Complexity of Improving Human Well-being & Conserving Biodiversity

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Award Year: 
2013
Principal Investigator: 
Neil Carter, SESYNC

  
Protecting biodiversity while simultaneously meeting the resource needs of a growing human population requires a better understanding of the spatiotemporal linkages between people and nature, as well as the underlying mechanisms (e.g., individual behaviors, global forces) that influence those linkages. This project will focus on a globally endangered, conservation flagship wildlife species in a global biodiversity hotspot to explore and explain complex human-environment dynamics. The four interrelated objectives are to:

  • Design and implement a systems model of human-environment interactions that uses state-of-the-art agent-based approaches.
  • Create new methodologies to empirically calibrate and validate model behavior based on synthesized datasets from disparate disciplines (e.g., data on wildlife occurrence, human attitudes, natural resource consumption, and forest dynamics).
  • Assess the impacts of different socioeconomic and climate change scenarios on future system dynamics.
  • Examine future socioeconomic and ecological impacts of different conservation policy scenarios (e.g., payments for ecosystem services).

The project will explore substantive questions such as:

  • To what extent do emergent properties (e.g., feedbacks, non-linearities, thresholds) shape human-environment dynamics?
  • Which interactions or group of interactions have the largest effect(s) on system stability and resilience?
  • Do some conservation policy scenarios lead to counter-productive outcomes?
  • What conservation policy scenario best reaches wildlife conservation targets and supports livelihoods?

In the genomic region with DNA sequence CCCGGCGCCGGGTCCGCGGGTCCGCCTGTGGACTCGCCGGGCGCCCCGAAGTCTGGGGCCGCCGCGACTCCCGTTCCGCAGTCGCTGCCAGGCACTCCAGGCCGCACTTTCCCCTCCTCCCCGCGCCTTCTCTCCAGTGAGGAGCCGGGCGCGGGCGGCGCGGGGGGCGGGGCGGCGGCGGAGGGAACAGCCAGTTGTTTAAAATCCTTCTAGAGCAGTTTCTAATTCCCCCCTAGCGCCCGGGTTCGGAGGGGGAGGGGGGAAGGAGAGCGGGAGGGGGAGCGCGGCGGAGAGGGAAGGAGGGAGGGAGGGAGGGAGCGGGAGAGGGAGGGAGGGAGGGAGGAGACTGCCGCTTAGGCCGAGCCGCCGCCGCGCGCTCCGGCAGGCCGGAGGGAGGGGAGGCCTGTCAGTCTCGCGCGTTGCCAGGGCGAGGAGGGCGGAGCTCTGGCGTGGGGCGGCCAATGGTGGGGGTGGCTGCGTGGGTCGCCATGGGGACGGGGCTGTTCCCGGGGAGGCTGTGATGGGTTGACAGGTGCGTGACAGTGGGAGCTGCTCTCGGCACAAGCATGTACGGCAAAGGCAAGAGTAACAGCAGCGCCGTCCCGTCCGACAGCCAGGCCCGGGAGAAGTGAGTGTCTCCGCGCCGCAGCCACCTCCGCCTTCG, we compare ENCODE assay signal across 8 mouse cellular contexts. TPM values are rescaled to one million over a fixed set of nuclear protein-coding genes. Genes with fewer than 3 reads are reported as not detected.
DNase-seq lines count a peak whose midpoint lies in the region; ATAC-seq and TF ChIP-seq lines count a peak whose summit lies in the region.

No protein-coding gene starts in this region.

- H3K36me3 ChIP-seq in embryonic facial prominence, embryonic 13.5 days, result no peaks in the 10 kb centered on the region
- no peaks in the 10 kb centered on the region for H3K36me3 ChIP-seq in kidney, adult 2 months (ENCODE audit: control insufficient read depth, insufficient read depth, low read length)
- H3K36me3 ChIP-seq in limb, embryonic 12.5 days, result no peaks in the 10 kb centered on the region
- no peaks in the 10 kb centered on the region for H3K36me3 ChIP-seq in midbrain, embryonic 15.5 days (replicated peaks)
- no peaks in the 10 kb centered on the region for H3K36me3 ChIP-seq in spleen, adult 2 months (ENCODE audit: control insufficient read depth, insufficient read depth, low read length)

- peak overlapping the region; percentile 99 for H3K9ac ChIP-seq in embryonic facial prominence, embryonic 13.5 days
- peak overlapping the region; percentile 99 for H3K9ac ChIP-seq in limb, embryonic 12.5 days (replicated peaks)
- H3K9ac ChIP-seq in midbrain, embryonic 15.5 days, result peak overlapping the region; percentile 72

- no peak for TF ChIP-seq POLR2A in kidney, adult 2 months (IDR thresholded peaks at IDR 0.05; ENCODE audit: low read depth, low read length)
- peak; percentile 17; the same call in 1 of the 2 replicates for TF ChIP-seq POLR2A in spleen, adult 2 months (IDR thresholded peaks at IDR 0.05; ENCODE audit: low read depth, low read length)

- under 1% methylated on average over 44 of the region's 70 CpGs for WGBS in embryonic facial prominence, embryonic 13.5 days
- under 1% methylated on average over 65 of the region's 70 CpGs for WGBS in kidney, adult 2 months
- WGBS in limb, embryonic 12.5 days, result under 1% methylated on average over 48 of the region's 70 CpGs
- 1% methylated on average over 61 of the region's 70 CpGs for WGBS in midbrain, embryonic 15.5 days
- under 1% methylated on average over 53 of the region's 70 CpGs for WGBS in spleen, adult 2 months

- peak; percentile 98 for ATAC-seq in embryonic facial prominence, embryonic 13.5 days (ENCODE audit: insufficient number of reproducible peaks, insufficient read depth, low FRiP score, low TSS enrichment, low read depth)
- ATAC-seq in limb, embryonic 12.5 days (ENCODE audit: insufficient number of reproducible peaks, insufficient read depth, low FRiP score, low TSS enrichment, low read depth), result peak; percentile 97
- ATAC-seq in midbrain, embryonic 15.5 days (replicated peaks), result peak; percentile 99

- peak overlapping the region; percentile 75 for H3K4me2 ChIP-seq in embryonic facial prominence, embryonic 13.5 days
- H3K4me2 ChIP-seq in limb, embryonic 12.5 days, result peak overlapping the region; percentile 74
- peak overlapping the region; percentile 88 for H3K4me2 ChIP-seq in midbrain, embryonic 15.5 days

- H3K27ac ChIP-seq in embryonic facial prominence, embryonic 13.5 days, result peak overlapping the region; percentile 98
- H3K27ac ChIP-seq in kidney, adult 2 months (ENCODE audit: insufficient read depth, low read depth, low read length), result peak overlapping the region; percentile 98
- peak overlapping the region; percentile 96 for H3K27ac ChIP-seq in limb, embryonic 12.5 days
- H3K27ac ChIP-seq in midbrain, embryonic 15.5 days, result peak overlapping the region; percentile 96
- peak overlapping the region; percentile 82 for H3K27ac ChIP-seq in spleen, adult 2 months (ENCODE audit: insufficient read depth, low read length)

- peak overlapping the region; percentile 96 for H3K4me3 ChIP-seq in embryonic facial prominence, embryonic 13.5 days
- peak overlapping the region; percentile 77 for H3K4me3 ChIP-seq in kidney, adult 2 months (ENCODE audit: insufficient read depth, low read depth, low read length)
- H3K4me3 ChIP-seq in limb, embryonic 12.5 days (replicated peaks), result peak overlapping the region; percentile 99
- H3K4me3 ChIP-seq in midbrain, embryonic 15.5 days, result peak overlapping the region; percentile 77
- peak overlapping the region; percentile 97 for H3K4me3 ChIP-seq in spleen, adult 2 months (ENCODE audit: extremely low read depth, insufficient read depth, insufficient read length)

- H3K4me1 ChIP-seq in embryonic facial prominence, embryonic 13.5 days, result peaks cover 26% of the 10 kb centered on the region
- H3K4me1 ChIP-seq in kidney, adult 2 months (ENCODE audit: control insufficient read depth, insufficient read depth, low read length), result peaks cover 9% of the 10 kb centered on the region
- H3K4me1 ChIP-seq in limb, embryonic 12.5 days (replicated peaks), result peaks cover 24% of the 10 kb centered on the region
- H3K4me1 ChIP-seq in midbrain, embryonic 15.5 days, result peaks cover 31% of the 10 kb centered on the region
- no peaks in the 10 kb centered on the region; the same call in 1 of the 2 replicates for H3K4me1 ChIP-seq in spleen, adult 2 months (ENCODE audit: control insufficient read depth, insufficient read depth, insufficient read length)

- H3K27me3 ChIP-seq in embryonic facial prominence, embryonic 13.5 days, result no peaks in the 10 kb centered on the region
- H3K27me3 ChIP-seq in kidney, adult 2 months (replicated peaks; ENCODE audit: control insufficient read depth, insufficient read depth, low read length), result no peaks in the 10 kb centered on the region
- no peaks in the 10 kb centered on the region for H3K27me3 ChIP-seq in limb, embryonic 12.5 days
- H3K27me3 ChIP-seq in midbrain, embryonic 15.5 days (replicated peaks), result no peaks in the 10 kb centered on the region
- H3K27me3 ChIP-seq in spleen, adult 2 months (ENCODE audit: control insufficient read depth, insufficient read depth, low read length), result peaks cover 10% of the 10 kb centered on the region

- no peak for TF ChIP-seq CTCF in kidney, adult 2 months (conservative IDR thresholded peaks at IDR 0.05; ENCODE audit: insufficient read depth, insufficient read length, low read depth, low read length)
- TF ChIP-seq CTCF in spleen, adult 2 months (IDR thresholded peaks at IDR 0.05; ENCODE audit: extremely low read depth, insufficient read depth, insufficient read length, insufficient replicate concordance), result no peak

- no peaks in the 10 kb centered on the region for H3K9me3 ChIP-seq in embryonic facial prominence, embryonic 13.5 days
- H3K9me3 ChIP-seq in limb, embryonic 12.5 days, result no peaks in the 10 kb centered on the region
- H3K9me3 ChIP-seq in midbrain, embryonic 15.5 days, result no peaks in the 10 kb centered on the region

The innovative systems approach to data analysis and integration proposed in this research will advance socio-environmental systems science, and help inform decision making in regions around the world (i.e., those similar to the focal site) where the social, environmental, and institutional contexts are rapidly changing.

Resources:

Resource Title Brief Summary
Assessing spatiotemporal changes in tiger habitat across different land management regimes Oct 18, 2013

Article published in the October 2013 issue of Ecosphere.

Coupled human and natural systems approach to wildlife research and conservation Sep 12, 2014

Article published in the journal Ecology and Society.

Impacts of people and tigers on leopard spatiotemporal activity patterns in a global biodiversity hotspot Dec 09, 2014

Article published in the journal Global Ecology and Conservation.

Modeling tiger population and territory dynamics using an agent-based approach Jun 24, 2015

Article published in Ecological Modelling.

Realizing Coexistence Between People & Large Carnivores in Shared Landscapes Aug 06, 2015

Poster presented at the 27th International Congress for Conservation Biology (ICCB) and the 4th European Congress for Conservation Biology (ECCB), held on August 2–6, 2015 in Montpellier, France.

Associated SESYNC Researcher(s): 
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